Document Sample

Lecture 4 Thermal Equilibrium, Temperature, and Entropy Recall that, since the systems 1 and 2 are independent of each other, the total multiplicity for ﬁxed (E, V, N ) is just: Ω(E, V, N ) = Ω(E, V, N, α) α = Ω(E, V, N, E1 , V1 , N1 ) (4.1) E1 ,V1 ,N1 = Ω1 (E1 , V1 , N1 )Ω2 (E2 , V2 , N2 ) E1 ,V1 ,N1 where the summations are performed over all possible macrostates of the combined system. If we let N1 and V1 be ﬁxed, then what does the total multiplicity look like as a function of E1 ? Ω (E ) Ω (E ) 1 1 1 1 0 E* E 1 1 Figure 4.1: Resultant multiplicity for two systems brought in contact which achieve thermal ∗ equlibrium at E1 • Note that this is a “sharp” function for large systems (refer to Prob. 2.21 in Tutorial 1) and only a small number of macrostates dominate the statistics of the combined system. ∗ • The most probable macrostate (conﬁguration) occurs at E1 which corresponds to ther- mal equilibrium. This is the macrostate which has the greatest multiplicity. • Since the ﬂuctuations are small, we can replace our averages, X over all macrostates by that of an average only over the most probable conﬁguration. This replacement should have minimal error. 4.1 Thermal Equilibrium Let us return to Eq. 4.1 but, as mentioned above, ﬁx N1 , V1 and, since E, V, N, V2 , N2 were also ﬁxed, thus E1 is the only independent variable. Thus, we have Ω(E) = Ω1 (E1 )Ω2 (E2 ) = Ω1 (E1 )Ω2 (E − E1 ) (4.2) E1 E1 ∗ By our Third Postulate, we expect that the most probable macrostate corresponding to E1 is such that, dΩ(E) ∂Ω1 dE1 ∂Ω2 dE2 = Ω2 + Ω1 = 01 dE ∗ E1 ∂E1 V1 ,N1 dE1 ∂E2 V2 ,N2 dE1 dE2 Recall that E2 = E − E1 and, thus, dE1 = −1, therefore, dividing by Ω1 Ω2 we ﬁnd, 1 ∂Ω1 1 ∂Ω2 = Ω1 ∂E1 V1 ,N1 Ω2 ∂E2 V2 ,N2 ∂ ln Ω1 ∂ ln Ω2 = ∂E1 V1 ,N1 ∂E2 V2 ,N2 We deﬁne a quantity σ, called the entropy as: the measure of the disorder of a system in a given macrosta σ(E, V, N ) ≡ ln Ω(E, V, N ) (4.3) which is just a pure number (dimensionless). Using this deﬁnition, we arrive at the funda- mental condition for thermal equilibrium for two systems in thermal contact, ∂σ1 ∂σ2 = (4.4) ∂E1 V1 ,N1 ∂E2 V2 ,N2 • At thermal equilibrium, there is no substantial heat transfer (although there will be small temperature ﬂuctuations). 1 When performing thermodynamic derivatives, such as these, we must be careful to clearly label the macrostate parameters, such as N1 , V1 , which are held ﬁxed while diﬀerentiating • If there is no heat transfer, then the two systems must be at the same temperature, i.e., τ1 = τ2 . • From Eq. 4.4, this implies that τ is a function of ∂σ/∂E. In particular, we deﬁne the fundamental temperautre, τ , as 1 ∂σ = . (4.5) τ ∂E V,N • Now the “standard” entropy S, which you are most likely familiar with, is Bolzmann’s Deﬁnitions, S = kB σ = kB ln Ω(E, V, N ) (4.6) where kB = 1.381 × 10−23 J/K is Boltzmann’s contant. • With this deﬁnition, we can express the “standard” temperature as, 1 ∂S = (4.7) T ∂E V,N Some observations about Entropy: 1. Entropy is additive, which can be seen from the deﬁnition of the total multiplicity for two systems in contact, Ω(E, V, N ) = Ω1 (E1 , V1 , N1 )Ω2 (E2 , V2 , N2 ) ∴, S(E, V, N ) = S1 (E1 , V1 , N1 ) + S2 (E2 , V2 , N2 ). This implies that entropy is an extensive quantity. Deﬁnitions: Extensive Quantity: proportional to the size of the system → double the size, double the quantity. Intensive Quantity: independent of the size of the system e.g. tem- perature, pressure. 2. Entropy is increased when constraints are removed: ↓ Constraints →↑ no. of accessible microstates of the system →↑ no. of degrees of freedom →↑ S (a) (b) Figure 4.2: By removing the partition, a signiﬁcant constraint on the system is lifted allowing for a greater number of accessible microstates and, hence, an increase in entropy Picture: Note: Even though we said at the beginning of the course that a conﬁguration like (a) (but without the barrier) was not impossible to observe, although highly improbable, we would never see the system go from this maximum probable conﬁguration (b) to the initial one (a) (without the barrier). That is, this is an irreversible process, even though the equations of motion are reversible in time. The Second Law of Thermodynamics or The Law of Increase of Entropy (Mul- tiplicity): The entropy of a closed system either remains constant or increases when a constraint is removed. Consider our two systems in thermal contact and evaluate the “rate of change of entropy”: dS ∂S dE1 ∂S dE2 = + dt ∂E1 dt ∂E2 dt or Clausius’ Principle: dS 1 1 dE1 = − >0 (4.8) dt T1 T2 dt If T1 < T2 , dE1 > 0, since heat ﬂows from the subsystem at higher temperature to that at dt lower temperature. Picture: T1 < T2 1 2 Heat Flow E1 E2 E S(E) Entropy Energy E2 E1 t t Figure 4.3: A demonstration of Clausius’ Principle: since T1 < T2 , heat will ﬂow from 2 → 1 and the entropy will increase until the two systems are at the same temperature and the entropy reaches a constant value (maximum threshold for a given total energy E) Let us apply these to a system composed of two Einstein solids in thermal contact. Example 4.1 Two Einstein Solids in Thermal Contact • Consider two Einstein solids, A and B, where NA = 4 and NB = 5 and they contain a total of 10 units of energy, qtotal = qA + qB = 10. • When brought into thermal contact, the two systems will exchange energy until they reach thermal equilibrium → which corresponds to the macrostate (of the combined sys- tem) which has the greatest multiplicity and, hence, the greatest probability of occuring • Calculate the multiplicities for all of the possible macrostates of the combined system? Which macrostate has the greatest probability of occuring? Table 4.1: Diﬀerent possible macrostates and multiplicities for a system of two Einstein solids, one containing four oscillators, the other having ﬁve oscillators, and both sharing a total of ten units of energy qA ΩA qB ΩB Ωtotal = ΩA ΩB 0 1 10 1001 1001 1 4 9 715 2860 2 10 8 495 4950 3 20 7 330 6600 4 35 6 210 7350 5 56 5 126 7056 6 84 4 70 5880 7 120 3 35 4200 8 165 2 15 2475 9 220 1 5 1100 10 286 0 1 286 8000 6000 Ωtot 4000 2000 0 0 2 4 6 8 10 qA Figure 4.4: Resultant multiplicity for two Einstein solids brought in contact which achieve thermal equlibrium at qA = 4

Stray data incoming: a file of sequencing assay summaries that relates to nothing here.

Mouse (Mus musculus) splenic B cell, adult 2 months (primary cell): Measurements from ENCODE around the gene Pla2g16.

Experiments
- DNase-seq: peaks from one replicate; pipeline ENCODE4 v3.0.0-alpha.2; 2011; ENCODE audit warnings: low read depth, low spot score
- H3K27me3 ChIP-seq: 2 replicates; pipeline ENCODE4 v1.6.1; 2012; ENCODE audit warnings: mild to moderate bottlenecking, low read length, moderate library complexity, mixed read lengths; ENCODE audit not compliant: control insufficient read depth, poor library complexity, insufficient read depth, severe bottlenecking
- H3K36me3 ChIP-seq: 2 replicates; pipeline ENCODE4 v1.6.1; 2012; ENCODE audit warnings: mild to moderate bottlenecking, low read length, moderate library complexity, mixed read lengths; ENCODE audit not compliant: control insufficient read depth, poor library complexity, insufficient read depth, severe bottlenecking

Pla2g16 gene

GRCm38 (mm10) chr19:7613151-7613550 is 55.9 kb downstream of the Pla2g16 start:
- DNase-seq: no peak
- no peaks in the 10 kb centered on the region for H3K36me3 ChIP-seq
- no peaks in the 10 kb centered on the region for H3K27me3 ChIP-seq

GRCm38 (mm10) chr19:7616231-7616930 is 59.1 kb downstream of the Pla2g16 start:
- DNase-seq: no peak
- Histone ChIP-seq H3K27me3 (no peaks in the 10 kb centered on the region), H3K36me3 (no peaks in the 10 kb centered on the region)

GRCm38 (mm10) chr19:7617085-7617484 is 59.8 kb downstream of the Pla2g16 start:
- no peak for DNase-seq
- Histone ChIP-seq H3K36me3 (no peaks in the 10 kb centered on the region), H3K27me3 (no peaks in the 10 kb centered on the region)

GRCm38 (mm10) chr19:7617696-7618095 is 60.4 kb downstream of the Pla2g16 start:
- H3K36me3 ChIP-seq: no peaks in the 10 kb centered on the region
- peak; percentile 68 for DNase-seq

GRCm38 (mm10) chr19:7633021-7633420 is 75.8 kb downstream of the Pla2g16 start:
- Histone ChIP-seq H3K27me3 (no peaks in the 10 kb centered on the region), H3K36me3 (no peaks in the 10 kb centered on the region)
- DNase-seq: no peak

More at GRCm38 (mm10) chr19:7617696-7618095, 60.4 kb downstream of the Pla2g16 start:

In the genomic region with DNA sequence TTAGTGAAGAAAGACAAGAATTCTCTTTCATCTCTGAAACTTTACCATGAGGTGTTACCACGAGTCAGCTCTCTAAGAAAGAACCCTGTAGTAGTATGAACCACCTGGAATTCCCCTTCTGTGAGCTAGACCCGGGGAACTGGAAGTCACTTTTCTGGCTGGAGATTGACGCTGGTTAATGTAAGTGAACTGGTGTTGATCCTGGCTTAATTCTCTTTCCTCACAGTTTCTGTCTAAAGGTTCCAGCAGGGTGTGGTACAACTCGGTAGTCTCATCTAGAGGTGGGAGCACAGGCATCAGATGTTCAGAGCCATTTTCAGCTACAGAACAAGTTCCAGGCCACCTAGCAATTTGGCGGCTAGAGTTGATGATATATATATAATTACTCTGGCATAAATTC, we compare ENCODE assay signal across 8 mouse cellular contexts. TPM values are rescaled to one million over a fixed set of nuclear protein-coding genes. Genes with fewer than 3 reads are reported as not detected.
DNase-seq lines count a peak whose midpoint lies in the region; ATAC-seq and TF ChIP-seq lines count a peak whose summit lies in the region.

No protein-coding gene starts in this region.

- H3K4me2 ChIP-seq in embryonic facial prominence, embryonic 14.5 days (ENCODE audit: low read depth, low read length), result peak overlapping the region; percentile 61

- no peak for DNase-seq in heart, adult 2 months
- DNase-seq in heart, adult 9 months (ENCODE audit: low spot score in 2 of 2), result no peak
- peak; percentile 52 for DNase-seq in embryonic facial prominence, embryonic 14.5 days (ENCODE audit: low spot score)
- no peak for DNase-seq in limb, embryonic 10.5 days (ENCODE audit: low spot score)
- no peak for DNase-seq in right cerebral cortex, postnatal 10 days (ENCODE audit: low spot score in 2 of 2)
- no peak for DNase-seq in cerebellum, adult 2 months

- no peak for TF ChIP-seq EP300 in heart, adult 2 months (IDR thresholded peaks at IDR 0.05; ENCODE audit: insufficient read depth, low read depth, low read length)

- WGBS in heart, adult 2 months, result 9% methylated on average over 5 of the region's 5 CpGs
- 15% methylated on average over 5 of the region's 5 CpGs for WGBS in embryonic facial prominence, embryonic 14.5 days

DOCUMENT INFO

Shared By:

Categories:

Tags:
Lecture Notes, thermal analysis, Mechanical properties, Michael Nielsen, Drude theory, free electron gas, Course Introduction, Thermal Conductivity, thermal properties, informal seminar series

Stats:

views: | 9 |

posted: | 3/22/2010 |

language: | English |

pages: | 6 |

OTHER DOCS BY akgame

How are you planning on using Docstoc?
BUSINESS
PERSONAL

By registering with docstoc.com you agree to our
privacy policy and
terms of service, and to receive content and offer notifications.

Docstoc is the premier online destination to start and grow small businesses. It hosts the best quality and widest selection of professional documents (over 20 million) and resources including expert videos, articles and productivity tools to make every small business better.

Search or Browse for any specific document or resource you need for your business. Or explore our curated resources for Starting a Business, Growing a Business or for Professional Development.

Feel free to Contact Us with any questions you might have.